The housing market makes up approximately 15 percent of the U.S. GDP. As you might have seen, how well the housing market does directly reflects how well the economy is. We all know that the lack of growth in the housing market means that there is significant drag on the economy. A lagging house market means that economy will lag, too, and the unemployment rate will remain between 7.5 percent to 8 percent. So, while politicians play economic roulette we are trying to support consumers as they attempt to refinance their home or move.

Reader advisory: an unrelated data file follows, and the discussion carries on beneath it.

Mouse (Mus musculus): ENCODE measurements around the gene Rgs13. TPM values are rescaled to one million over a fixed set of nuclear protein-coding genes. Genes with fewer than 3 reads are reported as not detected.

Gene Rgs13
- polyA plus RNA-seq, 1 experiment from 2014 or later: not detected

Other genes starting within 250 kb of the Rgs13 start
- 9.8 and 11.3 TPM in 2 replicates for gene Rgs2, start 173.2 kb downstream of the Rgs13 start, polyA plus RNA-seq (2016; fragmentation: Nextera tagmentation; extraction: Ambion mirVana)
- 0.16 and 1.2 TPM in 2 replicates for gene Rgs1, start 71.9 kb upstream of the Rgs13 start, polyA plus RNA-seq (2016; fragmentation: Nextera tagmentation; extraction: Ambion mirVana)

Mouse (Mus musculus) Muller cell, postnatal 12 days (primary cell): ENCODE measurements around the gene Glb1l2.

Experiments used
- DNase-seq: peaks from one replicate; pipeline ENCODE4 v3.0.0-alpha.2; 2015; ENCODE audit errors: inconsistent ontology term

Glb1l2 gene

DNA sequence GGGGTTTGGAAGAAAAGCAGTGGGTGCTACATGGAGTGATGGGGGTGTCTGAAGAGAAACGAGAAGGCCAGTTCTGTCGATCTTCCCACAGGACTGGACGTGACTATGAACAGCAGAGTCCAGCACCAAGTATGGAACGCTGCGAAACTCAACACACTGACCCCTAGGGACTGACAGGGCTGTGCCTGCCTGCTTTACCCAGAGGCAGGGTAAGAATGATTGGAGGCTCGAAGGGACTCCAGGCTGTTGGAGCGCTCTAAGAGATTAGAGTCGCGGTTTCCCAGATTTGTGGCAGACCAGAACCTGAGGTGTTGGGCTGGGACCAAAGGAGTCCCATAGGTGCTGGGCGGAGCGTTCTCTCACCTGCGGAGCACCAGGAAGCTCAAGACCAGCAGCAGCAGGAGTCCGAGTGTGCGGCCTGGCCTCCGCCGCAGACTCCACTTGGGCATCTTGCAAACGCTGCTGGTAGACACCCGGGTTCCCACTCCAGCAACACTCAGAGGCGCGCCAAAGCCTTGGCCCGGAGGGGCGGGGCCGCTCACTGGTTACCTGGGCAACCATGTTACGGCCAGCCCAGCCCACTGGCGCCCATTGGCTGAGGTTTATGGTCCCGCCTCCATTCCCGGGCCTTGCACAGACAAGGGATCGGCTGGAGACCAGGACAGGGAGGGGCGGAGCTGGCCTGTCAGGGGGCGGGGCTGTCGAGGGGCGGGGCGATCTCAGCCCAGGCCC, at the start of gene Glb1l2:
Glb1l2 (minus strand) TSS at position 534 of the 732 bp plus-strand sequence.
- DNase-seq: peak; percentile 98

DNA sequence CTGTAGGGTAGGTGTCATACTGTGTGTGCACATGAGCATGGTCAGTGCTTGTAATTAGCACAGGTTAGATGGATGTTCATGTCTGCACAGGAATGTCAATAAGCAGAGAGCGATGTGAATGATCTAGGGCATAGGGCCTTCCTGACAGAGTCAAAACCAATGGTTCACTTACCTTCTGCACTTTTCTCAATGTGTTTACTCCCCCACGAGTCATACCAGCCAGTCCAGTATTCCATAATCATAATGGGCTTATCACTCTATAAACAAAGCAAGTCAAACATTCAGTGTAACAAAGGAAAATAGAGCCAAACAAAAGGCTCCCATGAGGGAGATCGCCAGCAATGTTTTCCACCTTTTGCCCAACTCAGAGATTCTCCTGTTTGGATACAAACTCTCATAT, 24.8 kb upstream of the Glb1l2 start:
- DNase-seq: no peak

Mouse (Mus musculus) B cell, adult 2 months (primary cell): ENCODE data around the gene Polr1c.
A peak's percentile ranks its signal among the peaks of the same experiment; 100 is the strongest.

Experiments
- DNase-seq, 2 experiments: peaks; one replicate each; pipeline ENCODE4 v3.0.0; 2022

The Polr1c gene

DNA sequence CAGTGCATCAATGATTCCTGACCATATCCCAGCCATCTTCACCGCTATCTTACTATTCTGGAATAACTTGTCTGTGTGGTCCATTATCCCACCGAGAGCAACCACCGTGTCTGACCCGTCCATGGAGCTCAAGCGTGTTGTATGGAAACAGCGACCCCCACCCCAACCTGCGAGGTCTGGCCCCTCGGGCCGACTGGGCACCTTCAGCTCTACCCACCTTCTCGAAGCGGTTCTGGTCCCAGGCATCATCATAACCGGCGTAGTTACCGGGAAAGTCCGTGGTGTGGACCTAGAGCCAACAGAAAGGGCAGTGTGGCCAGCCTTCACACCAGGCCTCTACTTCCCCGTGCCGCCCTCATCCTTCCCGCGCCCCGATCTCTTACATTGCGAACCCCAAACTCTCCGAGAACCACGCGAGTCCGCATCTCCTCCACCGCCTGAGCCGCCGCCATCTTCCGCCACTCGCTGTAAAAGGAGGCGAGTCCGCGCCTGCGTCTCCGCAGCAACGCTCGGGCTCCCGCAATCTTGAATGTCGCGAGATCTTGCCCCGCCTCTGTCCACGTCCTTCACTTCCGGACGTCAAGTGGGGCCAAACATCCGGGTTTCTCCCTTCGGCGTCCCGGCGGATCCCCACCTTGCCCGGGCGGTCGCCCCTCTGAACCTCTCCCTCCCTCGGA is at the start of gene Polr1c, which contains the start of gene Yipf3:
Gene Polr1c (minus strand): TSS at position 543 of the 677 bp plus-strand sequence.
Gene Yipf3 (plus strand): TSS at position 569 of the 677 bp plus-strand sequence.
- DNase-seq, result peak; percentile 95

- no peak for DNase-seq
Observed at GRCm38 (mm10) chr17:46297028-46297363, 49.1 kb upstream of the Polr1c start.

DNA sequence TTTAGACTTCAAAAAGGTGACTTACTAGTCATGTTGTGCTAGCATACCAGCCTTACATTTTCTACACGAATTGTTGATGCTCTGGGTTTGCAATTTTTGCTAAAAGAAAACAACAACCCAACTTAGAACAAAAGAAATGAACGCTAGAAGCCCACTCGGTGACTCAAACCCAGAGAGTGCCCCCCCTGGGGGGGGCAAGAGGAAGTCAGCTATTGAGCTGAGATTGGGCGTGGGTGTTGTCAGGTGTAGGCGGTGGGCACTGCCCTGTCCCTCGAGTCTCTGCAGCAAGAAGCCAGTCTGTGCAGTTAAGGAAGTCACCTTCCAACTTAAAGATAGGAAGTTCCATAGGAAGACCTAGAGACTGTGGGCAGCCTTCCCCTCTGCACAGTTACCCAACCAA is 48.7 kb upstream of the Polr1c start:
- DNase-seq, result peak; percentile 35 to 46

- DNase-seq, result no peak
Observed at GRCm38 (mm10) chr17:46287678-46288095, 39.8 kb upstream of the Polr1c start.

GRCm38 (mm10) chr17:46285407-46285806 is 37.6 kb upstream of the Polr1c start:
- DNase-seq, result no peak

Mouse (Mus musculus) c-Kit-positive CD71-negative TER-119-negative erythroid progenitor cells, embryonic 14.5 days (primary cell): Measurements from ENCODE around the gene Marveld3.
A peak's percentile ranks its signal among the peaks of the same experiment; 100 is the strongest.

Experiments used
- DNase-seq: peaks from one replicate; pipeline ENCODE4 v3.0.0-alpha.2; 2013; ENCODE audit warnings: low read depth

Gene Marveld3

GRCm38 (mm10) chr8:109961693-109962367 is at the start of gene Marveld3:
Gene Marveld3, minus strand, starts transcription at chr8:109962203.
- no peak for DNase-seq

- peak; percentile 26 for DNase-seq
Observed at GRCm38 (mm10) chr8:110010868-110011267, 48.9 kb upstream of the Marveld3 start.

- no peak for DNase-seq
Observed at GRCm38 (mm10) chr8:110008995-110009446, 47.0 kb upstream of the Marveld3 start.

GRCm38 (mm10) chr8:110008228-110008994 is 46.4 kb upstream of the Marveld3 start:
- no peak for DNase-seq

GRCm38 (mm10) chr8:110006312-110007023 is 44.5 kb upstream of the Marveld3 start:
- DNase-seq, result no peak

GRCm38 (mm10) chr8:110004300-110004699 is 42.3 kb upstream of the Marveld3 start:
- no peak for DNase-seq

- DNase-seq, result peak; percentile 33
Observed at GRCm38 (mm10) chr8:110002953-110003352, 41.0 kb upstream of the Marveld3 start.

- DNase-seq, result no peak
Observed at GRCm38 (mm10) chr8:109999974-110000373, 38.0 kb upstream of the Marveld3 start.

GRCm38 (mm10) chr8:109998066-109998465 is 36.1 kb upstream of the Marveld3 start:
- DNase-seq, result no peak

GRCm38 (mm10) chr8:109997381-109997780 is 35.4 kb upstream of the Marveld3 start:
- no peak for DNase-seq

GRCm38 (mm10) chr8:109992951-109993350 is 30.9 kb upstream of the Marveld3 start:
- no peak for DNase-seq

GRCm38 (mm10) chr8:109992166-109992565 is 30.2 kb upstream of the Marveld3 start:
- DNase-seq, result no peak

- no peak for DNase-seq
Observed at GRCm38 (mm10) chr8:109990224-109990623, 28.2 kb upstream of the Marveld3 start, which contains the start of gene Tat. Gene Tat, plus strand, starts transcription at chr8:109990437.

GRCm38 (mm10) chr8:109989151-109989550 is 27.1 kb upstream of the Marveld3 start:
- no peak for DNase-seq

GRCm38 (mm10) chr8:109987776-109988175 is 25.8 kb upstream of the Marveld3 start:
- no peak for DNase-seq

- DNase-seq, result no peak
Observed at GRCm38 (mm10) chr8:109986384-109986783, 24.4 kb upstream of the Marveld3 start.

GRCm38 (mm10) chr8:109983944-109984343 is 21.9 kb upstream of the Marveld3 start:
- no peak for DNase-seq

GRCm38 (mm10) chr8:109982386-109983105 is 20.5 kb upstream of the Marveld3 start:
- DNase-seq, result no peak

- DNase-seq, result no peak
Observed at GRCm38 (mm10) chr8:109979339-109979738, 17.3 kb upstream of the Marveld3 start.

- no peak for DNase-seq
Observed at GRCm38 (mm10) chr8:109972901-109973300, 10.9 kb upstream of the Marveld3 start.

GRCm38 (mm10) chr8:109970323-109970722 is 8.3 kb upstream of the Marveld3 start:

The 2013 real estate housing forecast for next year, remains cautiously optimistic. We will find out in a year if we were overly optimistic. However, it should be noted that a rapid expansion of this market segment isn’t likely until after 2015. Credit qualifying requirements for consumers remain very challenging to say the least and with a slow economy, it will take several years– well into 2015 until we even experience meaningful growth according to experts such as economists–Kenneth Rosen of U.C. Berkeley and Bill Witte of Indiana University’s Kelley School of Business to name just two. These experts are optimistic but offer only “lukewarm” optimism for 2013. They throw around terms like ‘underachieve,’ ‘unambitious’ and ‘unfortunate’ while they talk about 2013, as if to say, don’t get too hopeful. One must admit, given what the housing market has gone through since 2009 however, this is still all good news. The market will continue to grow, albeit very slowly, but it will continue to grow out of the recessionary malaise the market has been under given the excess inventory, price of oil, instability in Europe (and now the Middle East) and not to mention the economy that continues to frustrate those looking for employment. And that’s something to be happy about.
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